Last week, I wrote about how mobs might be predictable. One of the first tools that I mentioned was autocorrelation. This is a basic tool that we will use with the others in the list, so it's important to understand exactly what it does. That's what I want to explore this week.
Let's go back to high school geometry. We can define several properties and operations in terms of the angles and sides of the parallelogram to the right, though we'll need to dive into the cartesian coordinate system a bit to see how to move on to the next step towards the autocorrelation.
We want to look at what it means to do mathematical operations on these line segments. We know that we can add numbers together to get new numbers, but what does it mean to add line segments? If we take the segment from D to E, and add the segment from E to B, it's obvious that we end up with the segment from D to B. But what's not as obvious is that if we take D to E and add from E to C, we end up with D to C.
As a kid, I read Asimov'sFoundation series in which Hari Seldon develops a mathematical description of society called psychohistory. The science in the books is completely fictional, but it always sat at the back of my mind. What if there was a kernel of truth in the fiction? What if people could be predictable?
Psychohistory has two main axioms (taken from the Wikipedia entry):
that the population whose behaviour was modeled should be sufficiently large
that the population should remain in ignorance of the results of the application of psychohistorical analyses
The first axiom has an analogy in statistical physics: the number of particles should be sufficiently large. A single atom doesn't really have a temperature because temperature is a measure of how quickly disorder is increasing in a system. A single atom can't increase its disorder, but it can have an energy. It just happens that the rate of entropy increase is proportional to the average energy of a group of particles, so we equate temperature with energy and assume that a single atom can have a temperature. The entropy-based definition of temperature is more general than the energy-based definition: it allows negative temperatures.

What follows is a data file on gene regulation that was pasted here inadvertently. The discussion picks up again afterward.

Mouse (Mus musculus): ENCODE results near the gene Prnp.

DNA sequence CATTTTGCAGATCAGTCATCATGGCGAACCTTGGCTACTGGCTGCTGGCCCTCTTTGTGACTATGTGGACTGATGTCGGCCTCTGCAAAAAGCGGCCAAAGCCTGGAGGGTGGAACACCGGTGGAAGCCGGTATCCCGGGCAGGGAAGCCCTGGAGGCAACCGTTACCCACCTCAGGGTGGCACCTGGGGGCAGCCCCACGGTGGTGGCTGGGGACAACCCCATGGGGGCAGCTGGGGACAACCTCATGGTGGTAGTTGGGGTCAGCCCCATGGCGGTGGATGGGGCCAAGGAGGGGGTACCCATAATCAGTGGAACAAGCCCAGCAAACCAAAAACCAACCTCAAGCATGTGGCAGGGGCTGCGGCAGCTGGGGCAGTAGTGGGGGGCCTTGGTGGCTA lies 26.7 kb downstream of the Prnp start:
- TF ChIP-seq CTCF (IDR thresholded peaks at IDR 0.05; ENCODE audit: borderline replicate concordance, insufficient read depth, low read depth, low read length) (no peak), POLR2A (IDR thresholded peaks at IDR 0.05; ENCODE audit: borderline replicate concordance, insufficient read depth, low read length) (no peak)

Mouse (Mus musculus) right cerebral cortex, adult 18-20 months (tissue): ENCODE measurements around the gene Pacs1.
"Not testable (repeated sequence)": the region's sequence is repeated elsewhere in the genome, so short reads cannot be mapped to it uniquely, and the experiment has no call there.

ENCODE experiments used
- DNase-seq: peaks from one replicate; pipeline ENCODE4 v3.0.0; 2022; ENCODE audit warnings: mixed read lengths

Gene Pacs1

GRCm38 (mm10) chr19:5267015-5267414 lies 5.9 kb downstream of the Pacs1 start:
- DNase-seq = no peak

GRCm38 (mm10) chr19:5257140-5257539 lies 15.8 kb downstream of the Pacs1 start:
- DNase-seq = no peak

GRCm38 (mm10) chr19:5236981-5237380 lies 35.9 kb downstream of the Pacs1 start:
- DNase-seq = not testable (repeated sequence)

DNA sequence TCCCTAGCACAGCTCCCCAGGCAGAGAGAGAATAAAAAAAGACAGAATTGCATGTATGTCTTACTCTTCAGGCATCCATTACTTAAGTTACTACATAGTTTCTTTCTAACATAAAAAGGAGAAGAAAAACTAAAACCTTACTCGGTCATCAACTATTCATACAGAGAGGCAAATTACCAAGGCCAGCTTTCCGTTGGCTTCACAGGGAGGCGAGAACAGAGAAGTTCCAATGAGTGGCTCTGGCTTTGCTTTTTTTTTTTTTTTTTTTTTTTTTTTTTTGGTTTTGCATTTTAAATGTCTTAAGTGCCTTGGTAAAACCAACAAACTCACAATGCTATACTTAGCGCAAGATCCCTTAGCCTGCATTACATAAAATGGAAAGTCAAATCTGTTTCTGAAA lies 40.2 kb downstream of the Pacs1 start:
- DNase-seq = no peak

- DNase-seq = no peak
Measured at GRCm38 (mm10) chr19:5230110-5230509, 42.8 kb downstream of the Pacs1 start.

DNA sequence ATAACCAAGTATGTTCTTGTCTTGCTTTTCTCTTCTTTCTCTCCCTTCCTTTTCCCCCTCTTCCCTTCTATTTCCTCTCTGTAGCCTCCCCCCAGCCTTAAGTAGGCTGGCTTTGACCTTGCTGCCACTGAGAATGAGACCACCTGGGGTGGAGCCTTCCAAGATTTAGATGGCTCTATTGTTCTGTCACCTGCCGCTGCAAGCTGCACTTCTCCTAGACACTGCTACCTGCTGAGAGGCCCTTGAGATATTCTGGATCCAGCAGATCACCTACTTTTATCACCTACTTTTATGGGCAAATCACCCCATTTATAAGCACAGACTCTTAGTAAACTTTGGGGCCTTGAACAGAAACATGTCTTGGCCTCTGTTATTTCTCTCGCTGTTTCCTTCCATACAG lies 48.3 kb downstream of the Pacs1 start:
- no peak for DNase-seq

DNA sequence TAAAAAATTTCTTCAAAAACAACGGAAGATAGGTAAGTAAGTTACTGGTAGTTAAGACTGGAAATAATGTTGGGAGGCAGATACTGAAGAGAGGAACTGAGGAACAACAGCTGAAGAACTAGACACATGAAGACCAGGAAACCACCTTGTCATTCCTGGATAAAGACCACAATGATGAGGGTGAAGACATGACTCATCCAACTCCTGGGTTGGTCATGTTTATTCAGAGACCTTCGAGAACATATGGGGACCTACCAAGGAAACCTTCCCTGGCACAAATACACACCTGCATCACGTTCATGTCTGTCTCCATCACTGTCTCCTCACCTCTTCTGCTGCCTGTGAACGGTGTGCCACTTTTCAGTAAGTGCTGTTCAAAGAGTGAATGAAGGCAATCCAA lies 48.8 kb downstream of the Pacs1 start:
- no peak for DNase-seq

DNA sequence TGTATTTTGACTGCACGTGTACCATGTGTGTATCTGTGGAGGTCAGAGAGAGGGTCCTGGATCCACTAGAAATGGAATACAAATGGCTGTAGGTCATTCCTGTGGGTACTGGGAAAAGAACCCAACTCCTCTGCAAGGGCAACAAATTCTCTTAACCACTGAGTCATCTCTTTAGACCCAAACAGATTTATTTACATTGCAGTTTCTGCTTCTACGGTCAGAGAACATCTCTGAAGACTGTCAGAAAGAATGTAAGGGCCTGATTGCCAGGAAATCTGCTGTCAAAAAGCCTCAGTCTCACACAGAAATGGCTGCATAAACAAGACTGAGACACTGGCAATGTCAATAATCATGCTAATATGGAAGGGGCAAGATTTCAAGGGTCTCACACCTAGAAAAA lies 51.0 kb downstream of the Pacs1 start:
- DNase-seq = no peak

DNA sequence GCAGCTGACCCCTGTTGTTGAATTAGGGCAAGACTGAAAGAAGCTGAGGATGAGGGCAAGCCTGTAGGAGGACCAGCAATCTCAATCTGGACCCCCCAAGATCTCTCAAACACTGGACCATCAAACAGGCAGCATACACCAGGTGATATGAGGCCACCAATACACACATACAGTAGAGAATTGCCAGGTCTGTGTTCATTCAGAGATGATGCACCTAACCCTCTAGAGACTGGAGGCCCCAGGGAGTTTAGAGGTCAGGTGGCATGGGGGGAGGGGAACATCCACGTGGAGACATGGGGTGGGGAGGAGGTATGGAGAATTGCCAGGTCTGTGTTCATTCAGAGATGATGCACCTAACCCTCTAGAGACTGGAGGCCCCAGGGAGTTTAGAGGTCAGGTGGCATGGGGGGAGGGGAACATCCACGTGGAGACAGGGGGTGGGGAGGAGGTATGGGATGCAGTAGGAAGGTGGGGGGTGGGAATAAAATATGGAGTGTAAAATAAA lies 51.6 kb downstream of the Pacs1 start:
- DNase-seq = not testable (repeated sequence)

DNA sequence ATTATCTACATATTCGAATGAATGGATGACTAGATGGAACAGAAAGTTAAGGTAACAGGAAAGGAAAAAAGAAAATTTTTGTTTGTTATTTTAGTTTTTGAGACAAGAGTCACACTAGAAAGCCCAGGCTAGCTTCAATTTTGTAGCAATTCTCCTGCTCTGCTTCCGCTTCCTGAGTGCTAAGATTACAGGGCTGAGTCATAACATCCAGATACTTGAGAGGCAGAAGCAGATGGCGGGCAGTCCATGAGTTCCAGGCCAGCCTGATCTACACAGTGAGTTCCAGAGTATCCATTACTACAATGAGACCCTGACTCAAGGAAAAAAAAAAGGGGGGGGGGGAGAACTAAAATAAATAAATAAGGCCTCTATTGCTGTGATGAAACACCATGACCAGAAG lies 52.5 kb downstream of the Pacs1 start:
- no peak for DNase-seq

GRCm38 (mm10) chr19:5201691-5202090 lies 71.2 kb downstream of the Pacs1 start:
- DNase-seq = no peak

The second axiom is similar to what you might expect for a psychology experiment: knowledge of the experiment by the participants can affect the outcome. For example, using purchasing data instead of asking someone outright if they are pregnant because sometimes the contextually acceptable answer will trump the truth.
The important thing is that people are predictable in aggregate. This is what allows a political poll to predict an election outcome without having to ask everyone who will be voting, though polls aren't perfectly predictable in part because someone will be more likely to tell a pollster what they think is socially acceptable, which might not show how they vote when they think no one is watching, thus reinforcing the need for the second axiom.
I've had the e-book edition of my novel, Of Fish and Swimming Swords, available for Kindle and Smashwords for two years. Now, I have a print edition.
You can order a print copy from CreateSpace. Use the discount code XMXXKGKU to get 25% off.
The print cover is different from the digital, but I still tried to put together a cover that was somewhat connected to the novel. The digital cover reflects the role of fours and a virtual world tree. In the case of the print edition, the artifacts resemble meshing gears, cycles enmeshed with cycles, and discarded materials half buried in the sand, similar to the layers of conspiracy in the story feeding off of each other and only half emerging from the text.
The next step is to match up the print and digital editions on Amazon so that you can get a copy of the digital edition when you buy a copy of the print through Amazon's Kindle Matchbook program.
Seeing what happens when you collide the humanities with the digital